It’s boorish and almost totally baseless. What basis there might have been was proven dated, and that makes the declaration irrelevant verging on fake and false. To describe the centerpiece economic initiative of infrastructure catch-up by the Duterte administration as a dismal failure is not only wrong but the sound bite reeks of ignorance and an insidious partisan attempt to stain the administration as a failure going into the last years of its incumbency.
Note the tainted source of the shallow sound bite. Do the arithmetic and see where there is a conspiratorial gambit to weaken the people’s trust in Rodrigo Duterte, first by attacking his popular anti-illegal drugs program that sought to control drug trafficking institutionalized in the previous Liberal Party-ruled presidency of Benigno Aquino III, and then in the “Build, Build, Build” (BBB) initiative meant to fill in gaping lapses likewise widened under Aquino.
LP stalwart and Senate Minority Floor Leader Franklin Drilon, in an unrehearsed interview moments from a hearing on the matter and without the benefit of analytical thought, had quickly adjudged the Duterte infrastructure initiative a “dismal failure.” Offering neither palliatives nor solutions, not even well-thought through suggestions, what were formerly obstructionist views degenerated into mere bellyaching as all he did was perform a clerical count.
Allow us to analyze critical if not fatal flaws in the arithmetic Drilon cites. More important, discern the logic and economics he employs, the cumulative effect of which convinces us that not only does the opposition not know much about the Duterte agenda they cavalierly attack, but they are totally clueless on the basic canonical macroeconomics underlying his agenda.
Let’s start with Drilon’s sound bite analysis. He premises his argument on a 20 percent contribution of government spending (GS) to gross domestic product (GDP) where the BBB is tucked in. He imagines that since BBB spending was below targets then as a 20 percent driver it would necessarily fail to be productive.
On this, he is wrong on many counts.
One, GS may be one of five addends in the GDP expense formula but it is not a one-fifth (20 percent) GDP contributor. To validate, think of agriculture as also being one of five and yet its contribution to GDP is not 20 percent. In mathematical analysis being one in a set of five is not the same as a 20 percent quotient unless all addends have the same value. But that’s impossible. If Drilon had understood the arithmetic, he would have employed the weighted average formula.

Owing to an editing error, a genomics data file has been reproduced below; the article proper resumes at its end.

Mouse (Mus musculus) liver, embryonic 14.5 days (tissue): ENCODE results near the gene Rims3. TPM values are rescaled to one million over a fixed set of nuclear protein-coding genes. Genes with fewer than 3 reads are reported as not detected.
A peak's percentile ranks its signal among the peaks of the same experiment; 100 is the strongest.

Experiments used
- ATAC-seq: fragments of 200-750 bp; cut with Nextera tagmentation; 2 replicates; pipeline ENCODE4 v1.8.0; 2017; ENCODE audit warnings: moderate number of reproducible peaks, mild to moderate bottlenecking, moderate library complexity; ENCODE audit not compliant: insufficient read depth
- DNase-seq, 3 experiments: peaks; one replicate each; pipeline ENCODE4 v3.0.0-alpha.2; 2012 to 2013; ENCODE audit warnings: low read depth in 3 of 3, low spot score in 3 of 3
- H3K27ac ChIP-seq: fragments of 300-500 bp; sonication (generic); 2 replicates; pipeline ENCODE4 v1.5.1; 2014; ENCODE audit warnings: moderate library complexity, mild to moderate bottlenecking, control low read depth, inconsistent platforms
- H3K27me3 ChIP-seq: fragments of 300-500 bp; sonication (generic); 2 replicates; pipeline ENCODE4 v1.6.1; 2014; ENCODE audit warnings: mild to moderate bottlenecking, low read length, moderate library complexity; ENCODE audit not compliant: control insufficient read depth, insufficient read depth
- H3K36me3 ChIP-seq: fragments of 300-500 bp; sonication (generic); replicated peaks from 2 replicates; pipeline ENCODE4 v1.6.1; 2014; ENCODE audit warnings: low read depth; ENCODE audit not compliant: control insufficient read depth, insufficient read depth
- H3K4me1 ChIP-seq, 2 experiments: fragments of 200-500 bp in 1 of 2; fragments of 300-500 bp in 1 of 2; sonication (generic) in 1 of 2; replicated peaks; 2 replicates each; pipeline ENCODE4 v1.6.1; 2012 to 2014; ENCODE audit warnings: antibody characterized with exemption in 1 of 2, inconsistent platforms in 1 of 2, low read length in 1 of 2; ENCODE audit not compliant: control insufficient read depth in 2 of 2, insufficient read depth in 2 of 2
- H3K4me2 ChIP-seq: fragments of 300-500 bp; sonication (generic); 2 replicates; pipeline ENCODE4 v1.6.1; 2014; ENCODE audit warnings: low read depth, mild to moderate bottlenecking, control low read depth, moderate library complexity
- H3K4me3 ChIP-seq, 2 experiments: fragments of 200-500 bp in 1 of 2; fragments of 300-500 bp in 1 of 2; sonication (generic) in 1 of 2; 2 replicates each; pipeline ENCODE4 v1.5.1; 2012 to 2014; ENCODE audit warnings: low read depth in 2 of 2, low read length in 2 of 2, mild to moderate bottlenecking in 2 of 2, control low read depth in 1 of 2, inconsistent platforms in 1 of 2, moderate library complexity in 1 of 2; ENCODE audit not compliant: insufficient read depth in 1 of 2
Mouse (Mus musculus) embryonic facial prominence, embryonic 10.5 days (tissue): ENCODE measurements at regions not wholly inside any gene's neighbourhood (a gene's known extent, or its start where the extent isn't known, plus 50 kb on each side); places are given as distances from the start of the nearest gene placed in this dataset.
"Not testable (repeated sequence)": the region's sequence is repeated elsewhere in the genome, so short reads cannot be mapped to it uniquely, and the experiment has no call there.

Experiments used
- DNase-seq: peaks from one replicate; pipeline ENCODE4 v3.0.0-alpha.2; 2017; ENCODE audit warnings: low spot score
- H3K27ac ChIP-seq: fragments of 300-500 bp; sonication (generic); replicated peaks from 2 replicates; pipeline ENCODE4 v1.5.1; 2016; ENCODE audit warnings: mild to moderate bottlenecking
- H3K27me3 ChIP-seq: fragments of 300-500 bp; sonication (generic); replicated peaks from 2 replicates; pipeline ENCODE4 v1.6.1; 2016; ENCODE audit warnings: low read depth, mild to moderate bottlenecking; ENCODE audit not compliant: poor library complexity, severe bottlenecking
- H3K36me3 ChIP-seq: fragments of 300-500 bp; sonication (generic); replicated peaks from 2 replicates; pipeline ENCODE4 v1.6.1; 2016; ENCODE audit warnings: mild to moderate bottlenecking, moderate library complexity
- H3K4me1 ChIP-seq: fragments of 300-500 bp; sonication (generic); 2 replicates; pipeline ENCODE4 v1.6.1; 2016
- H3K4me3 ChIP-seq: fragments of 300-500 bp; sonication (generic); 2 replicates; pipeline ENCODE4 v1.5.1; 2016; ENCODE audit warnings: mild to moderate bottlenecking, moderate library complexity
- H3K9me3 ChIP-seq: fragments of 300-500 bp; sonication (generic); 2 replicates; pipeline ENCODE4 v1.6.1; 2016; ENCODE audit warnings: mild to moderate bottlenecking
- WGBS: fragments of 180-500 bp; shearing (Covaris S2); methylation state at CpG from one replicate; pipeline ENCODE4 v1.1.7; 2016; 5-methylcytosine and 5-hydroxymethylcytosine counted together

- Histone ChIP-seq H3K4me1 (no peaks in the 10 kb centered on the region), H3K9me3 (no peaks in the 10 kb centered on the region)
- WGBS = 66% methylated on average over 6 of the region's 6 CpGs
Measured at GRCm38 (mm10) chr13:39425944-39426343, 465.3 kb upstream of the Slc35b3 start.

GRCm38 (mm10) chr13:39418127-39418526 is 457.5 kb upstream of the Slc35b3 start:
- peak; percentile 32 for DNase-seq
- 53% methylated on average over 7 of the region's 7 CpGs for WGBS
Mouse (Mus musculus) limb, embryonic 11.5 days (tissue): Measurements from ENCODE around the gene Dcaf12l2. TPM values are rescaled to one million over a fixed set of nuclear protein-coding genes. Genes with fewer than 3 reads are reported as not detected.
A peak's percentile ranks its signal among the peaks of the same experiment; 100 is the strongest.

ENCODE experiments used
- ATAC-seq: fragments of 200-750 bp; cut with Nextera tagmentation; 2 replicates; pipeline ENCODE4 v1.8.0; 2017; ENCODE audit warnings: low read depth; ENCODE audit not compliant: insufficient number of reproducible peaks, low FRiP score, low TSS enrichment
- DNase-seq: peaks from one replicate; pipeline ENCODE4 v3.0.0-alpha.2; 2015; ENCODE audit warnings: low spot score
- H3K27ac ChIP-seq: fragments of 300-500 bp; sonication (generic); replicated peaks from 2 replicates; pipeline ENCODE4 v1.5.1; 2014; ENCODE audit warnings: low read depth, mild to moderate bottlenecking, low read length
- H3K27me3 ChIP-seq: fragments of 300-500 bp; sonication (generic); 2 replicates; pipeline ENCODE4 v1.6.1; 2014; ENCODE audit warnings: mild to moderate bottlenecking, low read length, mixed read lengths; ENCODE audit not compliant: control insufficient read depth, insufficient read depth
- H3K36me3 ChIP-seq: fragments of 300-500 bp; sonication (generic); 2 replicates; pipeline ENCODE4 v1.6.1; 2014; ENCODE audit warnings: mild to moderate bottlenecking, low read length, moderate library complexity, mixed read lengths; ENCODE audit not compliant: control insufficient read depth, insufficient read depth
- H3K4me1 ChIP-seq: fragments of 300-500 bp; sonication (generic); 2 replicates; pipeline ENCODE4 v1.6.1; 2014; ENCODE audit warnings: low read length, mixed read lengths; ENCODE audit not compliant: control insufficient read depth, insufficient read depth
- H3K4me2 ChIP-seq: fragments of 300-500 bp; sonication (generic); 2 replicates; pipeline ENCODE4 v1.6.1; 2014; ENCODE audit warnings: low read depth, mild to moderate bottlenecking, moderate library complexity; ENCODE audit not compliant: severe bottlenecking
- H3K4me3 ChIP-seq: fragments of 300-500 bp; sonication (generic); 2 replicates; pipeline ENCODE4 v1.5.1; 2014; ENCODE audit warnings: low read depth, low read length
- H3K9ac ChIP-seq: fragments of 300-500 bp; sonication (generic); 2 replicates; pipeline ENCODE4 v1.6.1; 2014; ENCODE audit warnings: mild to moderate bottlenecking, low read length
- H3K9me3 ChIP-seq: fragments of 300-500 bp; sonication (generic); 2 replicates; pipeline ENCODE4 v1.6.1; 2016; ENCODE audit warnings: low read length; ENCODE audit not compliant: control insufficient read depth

Two, the opposition leader wrongly assumes the success of the BBB is in its role as a stand-alone spending activity where the volume of spending determines productivity. That is not only sophomoric, it’s simplistic verging on ignorance. An expenditure is never undertaken for itself. That is only true in the universe of corruption. Government spending are virtual multipliers that eventually produce more than was expensed.
In the case of the BBB, the yields are not only far into the future and thus unmeasurable in the present, but its fluid calculus is also reflected in other GDP addends apart from government spending.
Infrastructure spending catalyzes agricultural productivity where bridges, ports, and roads reduce distribution costs, increase margins and reduce prices to induce demand, increase supply and spur productivity. BBB also reduces utility, water and energy costs to increase manufacturing margins, increase supply, bring down product costs and again increase demand that compels household consumption and exports, where the latter two are GDP formula drivers themselves.
Note synergies of even the most modest infrastructure project. Things inherently multiply. Even negatively. Even the most modest achievements in the BBB can yield unprecedented productivity as much the most clandestine corruption can hide even greater costs. Remember the forgotten P62 million Iloilo Convention Center whose costs ballooned to P747 million?
If Drilon had wanted to determine the full measure of productivity or non-productivity of those BBB projects that had gotten off the ground, he needs to quantify the total econometric impact on the other GDP addends before he can declare the BBB to be a “dismal failure.”
Unfortunately, more than bellyaches, that would probably make his nose bleed. He may fancy himself an Adam Schiff. But he’s certainly no Paul Samuelson, much less an Adam Smith.